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Mums Head To Canaries For Atlantic Rowing Race

Four Jersey mums are on their way to La Gomera in the Canary Islands as they prepare to take on the challenge of rowing the Atlantic.

Alison Smithurst, Rosemary Satchwell, Helene Monpetit and Julie Brady - dubbed team Intrepid232 - are hoping to become the oldest female fours to row any ocean.

The foursome have a combined age of 232, far above current title-holders Yorkshire Rowers, who had a combined age of 188 when they won the World Record in 2016.

Alison, Rosemary and Julie spoke to Channel 103 in the days before they set off.

Alison and Rosemary told us what they were most nervous about.

"It's the thought of huge waves, the boat coming down and then going off somewhere else that we don't have control over.

That is impossible to train for because you don't get those conditions here.  Even if we had, we wouldn't have been allowed to go out in train in them because it is not safe.  There are too many hazards around Jersey."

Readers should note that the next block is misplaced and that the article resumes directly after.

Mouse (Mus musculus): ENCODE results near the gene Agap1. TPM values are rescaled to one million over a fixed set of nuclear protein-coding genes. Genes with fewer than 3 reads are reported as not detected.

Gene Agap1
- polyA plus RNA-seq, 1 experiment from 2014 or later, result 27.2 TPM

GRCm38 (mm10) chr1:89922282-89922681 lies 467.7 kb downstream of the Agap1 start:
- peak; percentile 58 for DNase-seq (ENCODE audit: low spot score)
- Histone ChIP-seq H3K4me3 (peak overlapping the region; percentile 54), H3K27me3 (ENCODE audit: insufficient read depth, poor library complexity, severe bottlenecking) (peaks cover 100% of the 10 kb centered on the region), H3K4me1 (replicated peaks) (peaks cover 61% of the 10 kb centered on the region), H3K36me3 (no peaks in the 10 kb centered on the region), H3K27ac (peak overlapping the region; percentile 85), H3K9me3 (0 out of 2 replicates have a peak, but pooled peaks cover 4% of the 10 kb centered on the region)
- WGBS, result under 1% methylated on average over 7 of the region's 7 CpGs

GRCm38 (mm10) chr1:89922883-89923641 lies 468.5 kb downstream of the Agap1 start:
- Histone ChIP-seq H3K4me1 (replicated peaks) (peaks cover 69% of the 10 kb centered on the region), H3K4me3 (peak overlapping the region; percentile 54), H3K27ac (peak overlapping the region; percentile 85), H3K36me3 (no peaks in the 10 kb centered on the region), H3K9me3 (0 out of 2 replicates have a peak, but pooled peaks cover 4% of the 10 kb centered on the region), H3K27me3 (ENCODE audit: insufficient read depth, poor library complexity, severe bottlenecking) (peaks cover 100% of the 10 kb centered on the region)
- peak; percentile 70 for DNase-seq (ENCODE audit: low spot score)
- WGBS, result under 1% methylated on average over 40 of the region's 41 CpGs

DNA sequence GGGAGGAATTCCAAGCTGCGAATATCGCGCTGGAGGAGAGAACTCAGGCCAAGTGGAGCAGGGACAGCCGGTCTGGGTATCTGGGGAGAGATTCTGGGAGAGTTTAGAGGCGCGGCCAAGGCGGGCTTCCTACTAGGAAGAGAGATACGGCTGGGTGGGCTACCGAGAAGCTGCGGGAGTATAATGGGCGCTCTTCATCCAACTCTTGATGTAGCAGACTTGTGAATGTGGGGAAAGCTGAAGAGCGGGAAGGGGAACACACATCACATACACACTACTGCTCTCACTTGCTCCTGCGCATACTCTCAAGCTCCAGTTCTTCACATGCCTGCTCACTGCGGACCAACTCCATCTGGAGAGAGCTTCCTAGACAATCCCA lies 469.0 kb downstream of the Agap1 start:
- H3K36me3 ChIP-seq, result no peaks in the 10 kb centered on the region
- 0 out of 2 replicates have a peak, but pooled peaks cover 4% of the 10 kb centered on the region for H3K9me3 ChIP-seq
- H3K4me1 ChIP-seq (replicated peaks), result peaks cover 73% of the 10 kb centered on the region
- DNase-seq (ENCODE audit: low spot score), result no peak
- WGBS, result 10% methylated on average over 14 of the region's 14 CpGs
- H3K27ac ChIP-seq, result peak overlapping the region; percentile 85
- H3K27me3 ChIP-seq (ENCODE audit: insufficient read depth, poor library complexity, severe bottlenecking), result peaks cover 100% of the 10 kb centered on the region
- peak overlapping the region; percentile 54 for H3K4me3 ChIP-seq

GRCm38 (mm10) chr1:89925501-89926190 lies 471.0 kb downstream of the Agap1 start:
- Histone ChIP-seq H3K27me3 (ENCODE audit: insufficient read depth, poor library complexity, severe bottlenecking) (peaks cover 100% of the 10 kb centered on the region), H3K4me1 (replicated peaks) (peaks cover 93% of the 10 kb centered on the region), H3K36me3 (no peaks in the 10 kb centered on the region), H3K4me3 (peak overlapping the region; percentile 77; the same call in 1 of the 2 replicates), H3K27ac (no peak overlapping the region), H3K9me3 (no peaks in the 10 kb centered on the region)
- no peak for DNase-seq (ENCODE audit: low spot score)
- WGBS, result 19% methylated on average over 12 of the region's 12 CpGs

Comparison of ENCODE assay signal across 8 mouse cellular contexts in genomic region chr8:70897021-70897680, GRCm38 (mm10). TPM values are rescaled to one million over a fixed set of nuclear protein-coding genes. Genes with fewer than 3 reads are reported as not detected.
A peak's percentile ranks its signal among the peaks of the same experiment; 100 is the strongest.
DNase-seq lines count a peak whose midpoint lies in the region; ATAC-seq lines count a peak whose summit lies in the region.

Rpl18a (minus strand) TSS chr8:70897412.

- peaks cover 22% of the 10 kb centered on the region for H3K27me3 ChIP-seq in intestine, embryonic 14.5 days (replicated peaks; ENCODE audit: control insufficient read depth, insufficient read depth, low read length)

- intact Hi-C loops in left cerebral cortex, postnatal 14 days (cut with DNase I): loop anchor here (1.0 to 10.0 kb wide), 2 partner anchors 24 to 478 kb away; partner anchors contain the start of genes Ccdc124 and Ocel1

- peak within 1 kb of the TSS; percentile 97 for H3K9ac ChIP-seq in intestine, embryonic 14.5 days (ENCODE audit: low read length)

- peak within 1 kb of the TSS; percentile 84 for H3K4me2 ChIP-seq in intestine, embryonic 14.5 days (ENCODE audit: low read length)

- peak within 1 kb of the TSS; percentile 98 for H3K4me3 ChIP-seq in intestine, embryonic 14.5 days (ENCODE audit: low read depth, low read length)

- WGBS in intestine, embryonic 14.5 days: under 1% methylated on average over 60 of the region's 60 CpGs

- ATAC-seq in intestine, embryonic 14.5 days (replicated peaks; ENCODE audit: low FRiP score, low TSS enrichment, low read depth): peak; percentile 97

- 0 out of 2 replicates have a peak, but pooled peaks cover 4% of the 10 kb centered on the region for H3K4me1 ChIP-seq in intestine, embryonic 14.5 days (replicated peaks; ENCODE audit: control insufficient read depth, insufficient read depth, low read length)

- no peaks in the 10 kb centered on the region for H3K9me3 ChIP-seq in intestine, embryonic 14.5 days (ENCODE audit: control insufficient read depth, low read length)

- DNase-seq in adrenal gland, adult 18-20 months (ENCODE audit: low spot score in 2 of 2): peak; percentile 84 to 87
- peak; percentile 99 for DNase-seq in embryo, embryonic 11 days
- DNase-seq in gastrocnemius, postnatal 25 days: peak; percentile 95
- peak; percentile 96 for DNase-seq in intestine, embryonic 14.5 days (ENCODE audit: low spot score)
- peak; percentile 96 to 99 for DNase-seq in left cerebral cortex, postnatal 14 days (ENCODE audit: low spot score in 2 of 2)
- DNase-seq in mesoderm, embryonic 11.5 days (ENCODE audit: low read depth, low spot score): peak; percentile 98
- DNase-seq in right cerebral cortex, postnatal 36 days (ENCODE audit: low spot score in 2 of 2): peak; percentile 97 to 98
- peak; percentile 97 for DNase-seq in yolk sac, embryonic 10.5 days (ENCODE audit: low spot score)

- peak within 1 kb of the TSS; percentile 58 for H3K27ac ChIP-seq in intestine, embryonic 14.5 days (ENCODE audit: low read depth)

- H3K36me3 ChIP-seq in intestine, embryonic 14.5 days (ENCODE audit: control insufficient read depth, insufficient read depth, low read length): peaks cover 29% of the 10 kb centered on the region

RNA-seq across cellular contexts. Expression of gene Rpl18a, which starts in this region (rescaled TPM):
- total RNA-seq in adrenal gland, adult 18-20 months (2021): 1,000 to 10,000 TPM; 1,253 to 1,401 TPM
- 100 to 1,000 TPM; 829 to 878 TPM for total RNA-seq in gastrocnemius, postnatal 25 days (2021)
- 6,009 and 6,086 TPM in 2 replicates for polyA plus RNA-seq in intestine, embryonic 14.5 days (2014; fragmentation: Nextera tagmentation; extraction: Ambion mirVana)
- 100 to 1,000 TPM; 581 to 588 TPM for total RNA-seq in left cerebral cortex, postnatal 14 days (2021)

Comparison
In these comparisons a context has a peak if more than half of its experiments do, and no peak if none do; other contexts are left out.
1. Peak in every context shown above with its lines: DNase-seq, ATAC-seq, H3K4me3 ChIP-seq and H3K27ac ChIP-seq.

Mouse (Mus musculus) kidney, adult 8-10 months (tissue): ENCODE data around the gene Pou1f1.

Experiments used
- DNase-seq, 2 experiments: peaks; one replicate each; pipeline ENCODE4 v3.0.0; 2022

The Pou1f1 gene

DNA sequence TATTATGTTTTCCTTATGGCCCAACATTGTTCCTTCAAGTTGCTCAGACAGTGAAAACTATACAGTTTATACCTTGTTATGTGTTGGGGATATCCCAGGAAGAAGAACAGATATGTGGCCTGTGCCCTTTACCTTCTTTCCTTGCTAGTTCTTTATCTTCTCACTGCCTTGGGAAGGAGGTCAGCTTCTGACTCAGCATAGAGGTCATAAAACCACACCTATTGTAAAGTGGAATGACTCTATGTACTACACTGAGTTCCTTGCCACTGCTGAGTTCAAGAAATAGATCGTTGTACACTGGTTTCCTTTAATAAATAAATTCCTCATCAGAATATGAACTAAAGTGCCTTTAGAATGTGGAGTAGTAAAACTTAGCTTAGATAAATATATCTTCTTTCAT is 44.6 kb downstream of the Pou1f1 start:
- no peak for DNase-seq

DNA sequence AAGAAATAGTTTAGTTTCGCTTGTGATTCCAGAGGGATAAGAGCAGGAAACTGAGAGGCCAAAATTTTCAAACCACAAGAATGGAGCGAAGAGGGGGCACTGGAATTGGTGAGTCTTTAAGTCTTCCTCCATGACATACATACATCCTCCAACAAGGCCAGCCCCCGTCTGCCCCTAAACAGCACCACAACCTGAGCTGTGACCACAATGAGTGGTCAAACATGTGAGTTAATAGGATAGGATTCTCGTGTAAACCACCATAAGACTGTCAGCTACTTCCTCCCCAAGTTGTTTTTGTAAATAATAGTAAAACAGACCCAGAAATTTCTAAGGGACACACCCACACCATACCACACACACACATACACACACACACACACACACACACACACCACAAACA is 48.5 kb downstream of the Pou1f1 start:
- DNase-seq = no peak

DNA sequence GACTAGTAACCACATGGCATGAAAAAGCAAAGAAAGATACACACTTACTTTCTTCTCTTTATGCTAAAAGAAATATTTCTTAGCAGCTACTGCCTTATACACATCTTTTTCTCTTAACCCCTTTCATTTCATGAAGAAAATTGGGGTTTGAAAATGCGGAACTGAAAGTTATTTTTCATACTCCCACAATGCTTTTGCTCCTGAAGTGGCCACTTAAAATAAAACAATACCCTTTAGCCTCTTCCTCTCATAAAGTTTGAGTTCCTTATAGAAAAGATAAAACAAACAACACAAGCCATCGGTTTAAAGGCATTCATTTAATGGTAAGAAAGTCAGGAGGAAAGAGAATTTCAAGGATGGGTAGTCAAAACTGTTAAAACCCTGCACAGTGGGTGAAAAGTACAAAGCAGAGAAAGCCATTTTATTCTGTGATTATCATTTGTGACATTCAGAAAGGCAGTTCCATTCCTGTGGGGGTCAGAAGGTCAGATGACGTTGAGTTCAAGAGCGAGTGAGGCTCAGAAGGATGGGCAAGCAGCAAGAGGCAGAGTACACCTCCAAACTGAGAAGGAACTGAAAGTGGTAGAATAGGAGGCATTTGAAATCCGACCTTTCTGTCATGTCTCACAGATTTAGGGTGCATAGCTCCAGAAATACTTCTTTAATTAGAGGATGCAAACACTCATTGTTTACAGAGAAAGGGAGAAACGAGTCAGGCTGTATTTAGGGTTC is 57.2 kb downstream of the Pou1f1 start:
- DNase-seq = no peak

The group will have around two weeks in the Spanish Island before the 3,000 mile Talisker Whisky Atlantic Challenge begins on 12 December.

They say that they will use that time to make sure they have everything they need for the 50 day adventure to the Caribbean.

"Atlantic campaigns have an extensive mandatory equipment list.  A lot of that is already on the boat which has already gone out to La Gomera, but there is still an awful lot for us to take.

In terms of personal kit, there is not a lot - three t-shirts, three pairs of shorts and six pairs of socks!"

Two Jersey men, Steve Hayes and Peter Wright, finished the challenge in February after 54 days, 16 hours and 45 minutes at sea.

Rosemary says they've been in contact with them quite a bit.

"They have always been there to give us tips and guidance. 

Some of the advice was invaluable, but we know that no two races are the same."

However, the idea to take part came way before Steve and Peter's feat.

The Intrepid ladies told us what made them decide to do it.

"There wasn't a massive amount of discussion.   It was 'what about rowing the Atlantic?' 

'Oh, ok, we'll do that. What could possibly go wrong?'

If we don't do it now, we'll never do it."

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